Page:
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ACS chamber for vacuum and solar radiation tests supports research at the University of Perugia

UD150 C SR ACS climatic vacuum test chamber for University of Perugia

The development of new "smart" materials, with adaptive performances aimed at increasing the energy efficiency of the built environment is one of the main research lines of EAPLAB, the Technical Physics laboratory of the Engineering Department of the University of Perugia.

The research objectives carried out by the EAPLAB group, founded by Prof. A.L. Pisello, concern the development of new "smart" materials, with performances aimed at increasing the energy efficiency of the urban environment.

“The configuration of the new ACS UD150 C SR climatic chamber for carrying out tests even in vacuum conditions and with control of solar radiation (as well as temperature and relative humidity) arises from the experience already accumulated with a classic ACS chamber that we have owned since 2016. The use of a climatic chamber is fundamental for us as it allows us to simulate all the climatic conditions, both common and extreme, to which the materials we are going to develop and characterize may find themselves exposed, once implemented as "skin” of our cities. In addition to the control of temperature, humidity and air speed, the new chamber guarantees us greater precision in controlling solar radiation - over an area that is adequately large for us - where we position the specimens to be tested. The addition of the simulation of vacuum conditions then allows us to exclude, if of interest for the experimental campaign, convective heat exchanges and thus concentrate only on the radiative exchanges of our materials."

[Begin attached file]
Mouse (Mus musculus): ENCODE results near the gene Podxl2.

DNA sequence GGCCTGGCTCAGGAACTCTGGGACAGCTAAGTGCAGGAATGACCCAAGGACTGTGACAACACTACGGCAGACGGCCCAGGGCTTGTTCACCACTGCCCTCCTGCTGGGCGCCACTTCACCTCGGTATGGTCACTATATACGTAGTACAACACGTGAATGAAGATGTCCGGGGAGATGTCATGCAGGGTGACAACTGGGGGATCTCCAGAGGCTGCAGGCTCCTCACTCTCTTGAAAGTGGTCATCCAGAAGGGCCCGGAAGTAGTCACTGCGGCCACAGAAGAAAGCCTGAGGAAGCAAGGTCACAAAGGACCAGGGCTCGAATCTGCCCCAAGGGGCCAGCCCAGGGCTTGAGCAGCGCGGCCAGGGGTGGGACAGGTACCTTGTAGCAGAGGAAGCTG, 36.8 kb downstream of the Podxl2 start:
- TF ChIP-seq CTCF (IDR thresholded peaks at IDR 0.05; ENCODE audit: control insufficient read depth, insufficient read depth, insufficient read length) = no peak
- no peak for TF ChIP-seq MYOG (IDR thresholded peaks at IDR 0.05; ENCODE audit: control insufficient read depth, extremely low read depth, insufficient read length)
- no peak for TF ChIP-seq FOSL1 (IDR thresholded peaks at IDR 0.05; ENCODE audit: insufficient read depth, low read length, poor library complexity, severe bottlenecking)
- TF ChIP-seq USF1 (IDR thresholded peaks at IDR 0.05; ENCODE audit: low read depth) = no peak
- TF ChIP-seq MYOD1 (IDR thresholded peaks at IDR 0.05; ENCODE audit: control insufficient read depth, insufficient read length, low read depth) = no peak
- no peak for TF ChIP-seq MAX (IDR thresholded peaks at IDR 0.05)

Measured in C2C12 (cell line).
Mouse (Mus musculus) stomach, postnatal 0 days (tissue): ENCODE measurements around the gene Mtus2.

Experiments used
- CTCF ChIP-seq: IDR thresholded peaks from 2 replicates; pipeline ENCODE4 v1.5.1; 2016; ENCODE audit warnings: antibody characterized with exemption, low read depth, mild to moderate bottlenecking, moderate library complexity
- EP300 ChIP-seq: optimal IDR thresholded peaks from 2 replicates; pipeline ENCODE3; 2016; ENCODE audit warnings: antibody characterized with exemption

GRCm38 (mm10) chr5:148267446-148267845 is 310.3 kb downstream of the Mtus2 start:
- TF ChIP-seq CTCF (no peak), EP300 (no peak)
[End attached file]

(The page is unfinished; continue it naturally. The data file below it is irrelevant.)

These are the words of Anna Laura Pisello, Associate Professor of Environmental Technical Physics at the University of Perugia, whom we asked about the main benefits obtained with our UD150 C SR chamber: "The chamber was financed by a European project, awarded by the European Research Council, and aimed at the development and analysis in real dynamic conditions of adaptive materials (which vary their performance as the surrounding conditions vary), with particular attention to the phenomenon of passive daytime radiative cooling. The latter is triggered in the presence of materials characterized by an excellent thermal emissivity, even better if concentrated spectrally in the bands of the atmospheric window (i.e. in those wavelengths compared to which the atmosphere is transparent and the material is able to exchange heat directly with outer space). The applications we hope for these materials consist in the development of surface coatings for buildings and urban pavements as a strategy to mitigate urban overheating. The reference project is called HELIOS and has its own website where you can also find information on the various facilities of the EAPLAB, including the ACS climatic chamber.”

Further research objectives pursued by the EAPLAB group, founded by Prof. A.L. Pisello, concern:

  • the development of environmental well-being interpretation models based on multi-domain analysis (thermal, acoustic, lighting and air quality) useful both for the human-centric design of the microclimate of indoor and outdoor spaces
  • renewable energy communities and the optimization of energy efficiency performance in buildings
  • environmental energy protocols and life cycle analysis of materials, systems and processes.